Mr. Balint’s story has its roots in the most forgivable betrayal in literary history: Brod’s famous refusal to burn Kafka’s papers, as the writer had directed Brod to do after his death in 1924 ... Mr. Balint gives a touching chronicle of their friendship. The two enjoyed traveling together and dreamed up plans for a series of 'on the cheap' travel guides, with the motto 'Just dare.' They read each other’s drafts and even collaborated on a novel ... Mr. Balint takes an evenhanded approach...
It is an unusual hybrid: part courtroom procedural, part double portrait of Kafka and Brod, part account of the postwar construction of Israeli and German national identity ... Balint writes most naturally in the interrogative mode, preferring the probing of difficult questions to easy resolutions. A gifted cultural historian with a scholarly sensibility, he is perhaps less suited to the role of investigative reporter ... The latter material, dense with the names of lawyers and the convolutions of the proceedings, feels plodding at times. Balint never quite manages to illuminate the motivations ... Whatever the case, one comes to tire of the courtroom rigmarole, longing to return to the roomier vistas of Kafka’s mind.
Benjamin Balint’s account of this saga is both a fine journalistic telling of that half century of courtroom drama, and a revealing examination of the writer and the relationships at its heart ... Balint brings all of these forces and arguments to vivid life as the appeal edges toward a verdict.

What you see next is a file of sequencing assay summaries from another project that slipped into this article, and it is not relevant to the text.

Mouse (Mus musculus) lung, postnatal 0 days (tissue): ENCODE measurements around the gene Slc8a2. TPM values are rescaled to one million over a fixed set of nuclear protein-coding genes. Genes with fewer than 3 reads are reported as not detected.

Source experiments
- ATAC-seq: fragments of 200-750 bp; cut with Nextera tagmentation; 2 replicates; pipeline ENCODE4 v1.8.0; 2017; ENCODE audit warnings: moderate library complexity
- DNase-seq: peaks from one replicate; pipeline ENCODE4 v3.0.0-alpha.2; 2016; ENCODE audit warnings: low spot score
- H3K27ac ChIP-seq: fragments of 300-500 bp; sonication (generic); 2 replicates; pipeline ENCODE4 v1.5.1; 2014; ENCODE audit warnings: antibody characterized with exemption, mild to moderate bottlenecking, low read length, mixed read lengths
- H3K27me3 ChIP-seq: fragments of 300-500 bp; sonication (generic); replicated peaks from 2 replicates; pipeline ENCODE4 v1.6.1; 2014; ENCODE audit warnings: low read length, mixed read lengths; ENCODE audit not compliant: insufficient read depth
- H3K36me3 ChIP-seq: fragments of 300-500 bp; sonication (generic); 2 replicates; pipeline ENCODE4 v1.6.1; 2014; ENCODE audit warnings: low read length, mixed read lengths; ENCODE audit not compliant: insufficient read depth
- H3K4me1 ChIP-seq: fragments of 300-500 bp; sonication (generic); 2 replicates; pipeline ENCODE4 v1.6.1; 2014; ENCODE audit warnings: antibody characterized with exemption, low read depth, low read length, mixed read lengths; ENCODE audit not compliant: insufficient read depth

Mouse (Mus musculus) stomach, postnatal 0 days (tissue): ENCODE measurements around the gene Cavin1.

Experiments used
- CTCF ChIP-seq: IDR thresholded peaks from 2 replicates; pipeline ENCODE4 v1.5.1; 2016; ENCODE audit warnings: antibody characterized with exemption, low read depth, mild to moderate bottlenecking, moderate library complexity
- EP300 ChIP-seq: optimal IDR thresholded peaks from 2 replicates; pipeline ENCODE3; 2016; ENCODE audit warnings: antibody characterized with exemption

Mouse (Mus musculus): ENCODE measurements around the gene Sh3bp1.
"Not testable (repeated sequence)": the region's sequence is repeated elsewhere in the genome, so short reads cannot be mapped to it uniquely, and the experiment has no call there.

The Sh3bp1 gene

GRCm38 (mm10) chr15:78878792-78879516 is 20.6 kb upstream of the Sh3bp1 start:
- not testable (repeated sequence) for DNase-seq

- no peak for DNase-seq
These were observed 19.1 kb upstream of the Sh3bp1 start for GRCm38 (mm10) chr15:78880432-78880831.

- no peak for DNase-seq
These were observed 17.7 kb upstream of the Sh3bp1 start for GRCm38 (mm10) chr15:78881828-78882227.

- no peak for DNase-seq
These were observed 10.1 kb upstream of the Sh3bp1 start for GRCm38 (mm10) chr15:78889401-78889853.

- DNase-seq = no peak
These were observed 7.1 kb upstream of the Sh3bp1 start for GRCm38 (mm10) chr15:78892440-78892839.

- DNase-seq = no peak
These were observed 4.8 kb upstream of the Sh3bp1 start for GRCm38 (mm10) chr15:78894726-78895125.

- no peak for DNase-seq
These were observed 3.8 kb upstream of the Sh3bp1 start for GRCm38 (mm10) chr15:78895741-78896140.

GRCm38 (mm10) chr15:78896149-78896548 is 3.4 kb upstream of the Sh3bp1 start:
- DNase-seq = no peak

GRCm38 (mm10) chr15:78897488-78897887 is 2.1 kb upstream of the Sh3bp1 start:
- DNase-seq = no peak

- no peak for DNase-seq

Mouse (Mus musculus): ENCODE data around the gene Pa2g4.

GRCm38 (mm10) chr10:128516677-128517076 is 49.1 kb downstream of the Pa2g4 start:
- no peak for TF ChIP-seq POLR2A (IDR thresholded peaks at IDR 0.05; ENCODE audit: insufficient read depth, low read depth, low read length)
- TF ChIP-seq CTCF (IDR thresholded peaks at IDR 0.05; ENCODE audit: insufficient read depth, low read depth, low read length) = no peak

... a highly entertaining story of literary friendship, epic legal battles and cultural politics centred on one of the most enigmatic writers of the 20th century ... Balint does a good job of weighing up the competing claims, and is careful not to get bogged down in legal details. What we get is an exquisitely human drama peopled with an eccentric cast of characters that beautifully evokes the early days of Israel, the sadness of the exiles, and the long shadow cast by the Holocaust — a tragedy that claimed the lives of Kafka’s three sisters. But his book is at its best in its portrait of Kafka as a man...
Journalist and translator Balint seeks to explain to literature lovers the convoluted story of what happened to Kafka’s manuscripts and papers after his death in 1924. The first chapter of this legal/literary history takes place in an Israeli court, where three parties, including 82-year-old Eva Hoffe, are fighting over some Kafka manuscripts. In order to better understand the complexities of the case, Balint provides the compelling backstory. It’s famous knowledge that Max Brod, who had a 'fanatical veneration' for his beloved friend, was ordered by Kafka to destroy all of his writings after he died: 'Everything I leave behind…is to be burned unread and to the last page.' Brod, however, 'preferred to act as a self-appointed literary executor rather than as literary executioner.' ... A fascinating tale of literary friendship, loyalty, political power, and feckless law.
Balint, a research fellow at the Van Leer Institute in Jerusalem, delivers a lively and balanced account of the international battle—fought in Israeli courts—for Franz Kafka’s manuscripts, letters, and diaries. Heard in 2016, the case involved three parties: the National Library of Israel, the German Literature Archive in Marbach, and Eva Hoffe, who inherited the documents from her mother. But the story begins much earlier, in 1924, when Kafka died of tuberculosis and his close friend, Max Brod, could not bring himself to follow Kafka’s last instructions to burn his remaining papers. Instead, Brod devoted most of his life to promoting Kafka’s legacy ... Well-researched and insightful, this...work illuminates the complex relationship between literature, religion, culture, and nationality.